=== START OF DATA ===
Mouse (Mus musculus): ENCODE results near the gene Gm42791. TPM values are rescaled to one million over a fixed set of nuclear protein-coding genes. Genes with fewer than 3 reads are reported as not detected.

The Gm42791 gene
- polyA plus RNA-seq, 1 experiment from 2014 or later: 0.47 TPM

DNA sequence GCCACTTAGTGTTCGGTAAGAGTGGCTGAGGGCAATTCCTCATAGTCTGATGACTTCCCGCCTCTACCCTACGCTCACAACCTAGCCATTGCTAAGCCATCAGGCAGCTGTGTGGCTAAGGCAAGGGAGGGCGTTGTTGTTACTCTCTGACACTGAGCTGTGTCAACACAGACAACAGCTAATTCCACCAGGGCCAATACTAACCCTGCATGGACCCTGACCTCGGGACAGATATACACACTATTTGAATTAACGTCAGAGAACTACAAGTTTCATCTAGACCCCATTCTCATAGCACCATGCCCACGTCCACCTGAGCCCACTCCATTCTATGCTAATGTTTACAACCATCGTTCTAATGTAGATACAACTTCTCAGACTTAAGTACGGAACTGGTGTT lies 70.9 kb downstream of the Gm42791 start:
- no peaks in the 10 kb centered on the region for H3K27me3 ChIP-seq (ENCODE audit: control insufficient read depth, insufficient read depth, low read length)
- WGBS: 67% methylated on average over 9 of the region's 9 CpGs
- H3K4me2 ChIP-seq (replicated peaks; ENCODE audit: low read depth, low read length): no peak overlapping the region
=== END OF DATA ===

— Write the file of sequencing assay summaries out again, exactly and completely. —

Mouse (Mus musculus): ENCODE results near the gene Gm42791. TPM values are rescaled to one million over a fixed set of nuclear protein-coding genes. Genes with fewer than 3 reads are reported as not detected.

The Gm42791 gene
- polyA plus RNA-seq, 1 experiment from 2014 or later: 0.47 TPM

DNA sequence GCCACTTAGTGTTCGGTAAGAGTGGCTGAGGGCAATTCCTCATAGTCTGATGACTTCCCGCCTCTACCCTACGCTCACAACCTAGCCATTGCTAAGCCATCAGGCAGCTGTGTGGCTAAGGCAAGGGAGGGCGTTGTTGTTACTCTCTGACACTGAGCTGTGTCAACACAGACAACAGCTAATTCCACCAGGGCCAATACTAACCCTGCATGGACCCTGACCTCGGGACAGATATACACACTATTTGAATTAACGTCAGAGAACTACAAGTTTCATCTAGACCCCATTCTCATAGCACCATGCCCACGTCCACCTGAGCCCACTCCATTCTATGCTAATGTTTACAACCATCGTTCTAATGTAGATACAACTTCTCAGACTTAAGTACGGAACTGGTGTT lies 70.9 kb downstream of the Gm42791 start:
- no peaks in the 10 kb centered on the region for H3K27me3 ChIP-seq (ENCODE audit: control insufficient read depth, insufficient read depth, low read length)
- WGBS: 67% methylated on average over 9 of the region's 9 CpGs
- H3K4me2 ChIP-seq (replicated peaks; ENCODE audit: low read depth, low read length): no peak overlapping the region